June 20th, 2024
5 min read

When Your Kids Bring Home Summer Camp Sickness

With summer break here, many kids are excited about the summer camps they’ll be in over the next few weeks. Whether it’s overnight camps or day-camps, it’s likely that your little camper will be spending time in the great outdoors. While nobody can argue that fresh air is a good thing, it does increase your child’s likelihood of picking up a camp-related illness. Here are some things to keep a look out for when your camper returns home. 

Water-Related Illness: From swimming pools to lakes, summer camp and swimming go hand-in-hand. The most common water related illnesses are: 

  • Pink eye - Besides the telltale red or pink color that gives pink eye its name, eye discomfort is a common symptom. Kids might say that it feels like there's sand in the eye. Often, there's some discharge from the eye, and pain and swelling of the conjunctiva. Some kids have swollen eyelids or sensitivity to bright light. Pinkeye caused by bacteria is easily treated with antibiotic eye drops or ointment. 

  • Simmers ear – Swimmer's ear is an infection of the ear canal, the passage that carries sounds from the outside of the body to the eardrum. Ear pain is the main sign of swimmer's ear. A healthcare provider can prescribe ear drops with antibiotics that will often clear up the infection in 7 to 10 days.  

  • Recreational water illness (RWI) – Recreational water illness is caused by germs and chemicals found in the water we swim or play in, including swimming pools, water parks, hot tubs, splash pads, lakes, rivers, or oceans. Diarrhea is the most common recreational water illness. People who are already sick with diarrhea can spread it to others when they get in recreational water. Some RWIs can be treated with antibiotics or antifungal medications. Others will go away on their own and only need symptom management for comfort or to prevent dehydration.  

Infected Bug Bites: It’s not uncommon for campers to return with bug bites, which will typically clear up in a few days. You can apply bug bite or antihistamine lotion to the site to help with inching.  If your child has puss in or around the bite, swollen glands, or increased swelling, pain, or redness around the bite, it may be infected, and antibiotics may be required. 


Poison Ivy/Rashes: While most parents know “leaves of three, let it be” it can sometimes be hard to spot, especially for children. Poison ivy, poison oak, and poison sumac all result in an itchy, red rash. Within 2-3 days, small blisters may begin to form. It’s important to wash all clothing after a child returns from camp as the oils may still remain. Once contact is made, you’ll want to gently wash your child's skin and scrub under fingernails right away with soap and cool water. Bathing your child in water with colloidal oatmeal and applying cool, wet cloths compresses can help provide your relief from the irritation. Most rashes will clear up on their own, but should you notice puss on the rash or yellow scabs or you child temperature rises above 100, it’s time to see a healthcare provider.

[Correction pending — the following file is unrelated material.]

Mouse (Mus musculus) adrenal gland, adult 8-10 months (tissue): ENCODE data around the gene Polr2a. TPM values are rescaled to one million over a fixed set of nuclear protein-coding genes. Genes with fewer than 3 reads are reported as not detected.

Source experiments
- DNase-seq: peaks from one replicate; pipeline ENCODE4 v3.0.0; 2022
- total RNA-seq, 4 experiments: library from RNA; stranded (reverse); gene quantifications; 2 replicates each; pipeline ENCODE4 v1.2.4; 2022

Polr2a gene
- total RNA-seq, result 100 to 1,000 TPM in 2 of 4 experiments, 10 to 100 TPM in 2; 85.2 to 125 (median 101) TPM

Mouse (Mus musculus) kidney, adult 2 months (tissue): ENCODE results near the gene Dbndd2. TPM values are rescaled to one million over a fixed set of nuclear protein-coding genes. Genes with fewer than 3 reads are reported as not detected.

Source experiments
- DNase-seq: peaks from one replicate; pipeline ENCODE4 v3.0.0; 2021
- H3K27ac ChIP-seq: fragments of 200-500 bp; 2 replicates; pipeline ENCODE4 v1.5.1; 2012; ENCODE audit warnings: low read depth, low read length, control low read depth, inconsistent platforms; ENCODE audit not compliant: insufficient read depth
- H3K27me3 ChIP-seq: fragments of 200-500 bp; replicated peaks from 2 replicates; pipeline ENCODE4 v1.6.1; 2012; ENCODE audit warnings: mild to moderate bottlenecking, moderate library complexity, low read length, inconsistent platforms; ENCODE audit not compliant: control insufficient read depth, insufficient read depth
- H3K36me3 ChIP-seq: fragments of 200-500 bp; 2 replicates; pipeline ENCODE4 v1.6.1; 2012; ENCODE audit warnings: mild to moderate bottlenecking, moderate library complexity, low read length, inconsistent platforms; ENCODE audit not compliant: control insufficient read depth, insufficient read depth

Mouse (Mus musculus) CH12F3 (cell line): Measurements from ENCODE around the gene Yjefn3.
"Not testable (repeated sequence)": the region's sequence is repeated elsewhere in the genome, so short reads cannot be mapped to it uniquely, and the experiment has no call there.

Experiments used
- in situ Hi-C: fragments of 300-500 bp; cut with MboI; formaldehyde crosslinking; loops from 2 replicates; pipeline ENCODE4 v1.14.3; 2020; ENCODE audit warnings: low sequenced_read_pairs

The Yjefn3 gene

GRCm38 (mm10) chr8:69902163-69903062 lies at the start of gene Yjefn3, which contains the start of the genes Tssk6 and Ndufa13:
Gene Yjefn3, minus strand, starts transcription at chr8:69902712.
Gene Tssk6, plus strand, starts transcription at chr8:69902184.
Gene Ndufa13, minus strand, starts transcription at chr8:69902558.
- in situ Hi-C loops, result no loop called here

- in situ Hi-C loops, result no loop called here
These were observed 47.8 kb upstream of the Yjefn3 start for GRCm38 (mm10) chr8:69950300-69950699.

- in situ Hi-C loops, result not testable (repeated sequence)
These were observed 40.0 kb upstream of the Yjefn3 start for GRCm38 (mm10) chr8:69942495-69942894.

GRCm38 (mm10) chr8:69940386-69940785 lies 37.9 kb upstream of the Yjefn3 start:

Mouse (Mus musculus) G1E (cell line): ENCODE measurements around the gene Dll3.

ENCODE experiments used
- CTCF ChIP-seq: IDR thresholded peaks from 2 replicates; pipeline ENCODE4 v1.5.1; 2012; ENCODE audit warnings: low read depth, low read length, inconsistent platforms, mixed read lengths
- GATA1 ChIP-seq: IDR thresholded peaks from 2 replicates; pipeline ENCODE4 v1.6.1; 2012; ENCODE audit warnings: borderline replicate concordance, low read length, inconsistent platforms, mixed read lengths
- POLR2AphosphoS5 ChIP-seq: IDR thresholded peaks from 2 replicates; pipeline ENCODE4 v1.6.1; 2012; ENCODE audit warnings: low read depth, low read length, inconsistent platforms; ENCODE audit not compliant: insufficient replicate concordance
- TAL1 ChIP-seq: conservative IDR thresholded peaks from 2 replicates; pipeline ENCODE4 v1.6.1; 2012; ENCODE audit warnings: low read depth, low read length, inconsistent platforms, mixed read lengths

Head Lice: Did you camper come home with and itchy head? Sesame seed-sized white specks on the scalp, often behind ears and at the base of the neck, are one key sign of lice. The eggs can often be found one-quarter of an inch down the hair shaft. 

Once detected there are many treatment options you can find at your local drug store, as well as some home remedies including tree oil, mayonnaise, and olive oil. Fortunately, there aren’t any serious medical consequences with head lice, and they don’t spread disease. However, it’s important to know that constant scratching can open the skin and lead to a secondary infection. 

Ticks: Lyme disease is a bacterial infection spread through the bite of an infected blacklegged (deer) tick. If the infected tick is attached to a person for 36-48 hours, Lyme disease can be transmitted. 

Make sure to check children’s clothing and belongings for ticks upon returning home. If a tick is lodged, use tweezers to remove the tick by squeezing it near the head. If unable to remove the entire tick, seek medical attention. 

Bedbugs: Bedbugs are spread through contact with bedding, clothing and luggage that contains the bug. Bedbug bites are small, itchy, red bumps that can sometimes form in a straight line on the body. Inspect your child for bites and their belongings for dark excrement spots on fabric, tiny white eggs, and skin shedding from nymphs. If bedbugs are present, call an exterminator. 

If you’re unsure about the severity of your child’s illness, it is always best to consult a healthcare professional to determine if further care is needed. 

For most kids, the extent of summer camp sickness is a small price to pay for the fun times, great friends, and silly stories that come out of summer camp.  

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